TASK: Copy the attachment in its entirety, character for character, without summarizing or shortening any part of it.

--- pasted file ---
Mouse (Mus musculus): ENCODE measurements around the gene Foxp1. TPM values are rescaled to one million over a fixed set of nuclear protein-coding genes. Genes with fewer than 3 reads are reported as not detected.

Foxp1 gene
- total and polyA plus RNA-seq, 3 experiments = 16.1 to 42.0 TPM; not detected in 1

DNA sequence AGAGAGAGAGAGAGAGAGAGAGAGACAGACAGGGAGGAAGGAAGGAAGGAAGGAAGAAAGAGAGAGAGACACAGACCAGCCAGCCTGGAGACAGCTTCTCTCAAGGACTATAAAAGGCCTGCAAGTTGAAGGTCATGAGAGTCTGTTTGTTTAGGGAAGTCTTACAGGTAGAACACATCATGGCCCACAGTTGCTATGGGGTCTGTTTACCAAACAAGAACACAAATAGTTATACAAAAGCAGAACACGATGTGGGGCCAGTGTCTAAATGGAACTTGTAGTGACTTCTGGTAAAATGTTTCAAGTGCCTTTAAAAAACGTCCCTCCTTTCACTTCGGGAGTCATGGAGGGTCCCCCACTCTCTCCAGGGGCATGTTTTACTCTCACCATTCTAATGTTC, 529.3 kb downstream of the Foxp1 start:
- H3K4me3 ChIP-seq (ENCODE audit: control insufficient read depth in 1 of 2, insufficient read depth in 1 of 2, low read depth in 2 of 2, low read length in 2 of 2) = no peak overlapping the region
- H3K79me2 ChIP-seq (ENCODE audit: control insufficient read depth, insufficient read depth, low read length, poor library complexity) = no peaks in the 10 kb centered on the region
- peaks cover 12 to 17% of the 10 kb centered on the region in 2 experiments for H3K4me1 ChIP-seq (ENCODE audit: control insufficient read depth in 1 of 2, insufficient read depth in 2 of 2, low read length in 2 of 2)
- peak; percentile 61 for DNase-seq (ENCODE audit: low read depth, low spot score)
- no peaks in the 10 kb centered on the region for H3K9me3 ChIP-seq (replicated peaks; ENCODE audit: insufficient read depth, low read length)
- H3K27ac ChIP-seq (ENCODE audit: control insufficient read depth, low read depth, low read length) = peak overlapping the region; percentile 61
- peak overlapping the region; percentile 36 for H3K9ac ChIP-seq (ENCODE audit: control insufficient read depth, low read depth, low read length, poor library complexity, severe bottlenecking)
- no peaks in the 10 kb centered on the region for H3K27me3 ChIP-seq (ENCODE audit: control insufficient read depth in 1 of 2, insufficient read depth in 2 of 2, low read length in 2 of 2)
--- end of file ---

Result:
Mouse (Mus musculus): ENCODE measurements around the gene Foxp1. TPM values are rescaled to one million over a fixed set of nuclear protein-coding genes. Genes with fewer than 3 reads are reported as not detected.

Foxp1 gene
- total and polyA plus RNA-seq, 3 experiments = 16.1 to 42.0 TPM; not detected in 1

DNA sequence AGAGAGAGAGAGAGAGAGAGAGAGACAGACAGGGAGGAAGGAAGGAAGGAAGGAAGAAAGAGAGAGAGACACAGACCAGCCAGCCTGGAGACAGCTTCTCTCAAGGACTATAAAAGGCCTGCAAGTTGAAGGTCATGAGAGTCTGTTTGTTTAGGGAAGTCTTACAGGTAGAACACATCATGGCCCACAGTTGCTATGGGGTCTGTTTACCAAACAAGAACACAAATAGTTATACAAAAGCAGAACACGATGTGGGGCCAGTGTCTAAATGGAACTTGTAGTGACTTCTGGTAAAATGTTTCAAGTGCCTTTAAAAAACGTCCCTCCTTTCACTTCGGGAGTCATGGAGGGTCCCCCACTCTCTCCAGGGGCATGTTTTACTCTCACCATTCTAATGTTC, 529.3 kb downstream of the Foxp1 start:
- H3K4me3 ChIP-seq (ENCODE audit: control insufficient read depth in 1 of 2, insufficient read depth in 1 of 2, low read depth in 2 of 2, low read length in 2 of 2) = no peak overlapping the region
- H3K79me2 ChIP-seq (ENCODE audit: control insufficient read depth, insufficient read depth, low read length, poor library complexity) = no peaks in the 10 kb centered on the region
- peaks cover 12 to 17% of the 10 kb centered on the region in 2 experiments for H3K4me1 ChIP-seq (ENCODE audit: control insufficient read depth in 1 of 2, insufficient read depth in 2 of 2, low read length in 2 of 2)
- peak; percentile 61 for DNase-seq (ENCODE audit: low read depth, low spot score)
- no peaks in the 10 kb centered on the region for H3K9me3 ChIP-seq (replicated peaks; ENCODE audit: insufficient read depth, low read length)
- H3K27ac ChIP-seq (ENCODE audit: control insufficient read depth, low read depth, low read length) = peak overlapping the region; percentile 61
- peak overlapping the region; percentile 36 for H3K9ac ChIP-seq (ENCODE audit: control insufficient read depth, low read depth, low read length, poor library complexity, severe bottlenecking)
- no peaks in the 10 kb centered on the region for H3K27me3 ChIP-seq (ENCODE audit: control insufficient read depth in 1 of 2, insufficient read depth in 2 of 2, low read length in 2 of 2)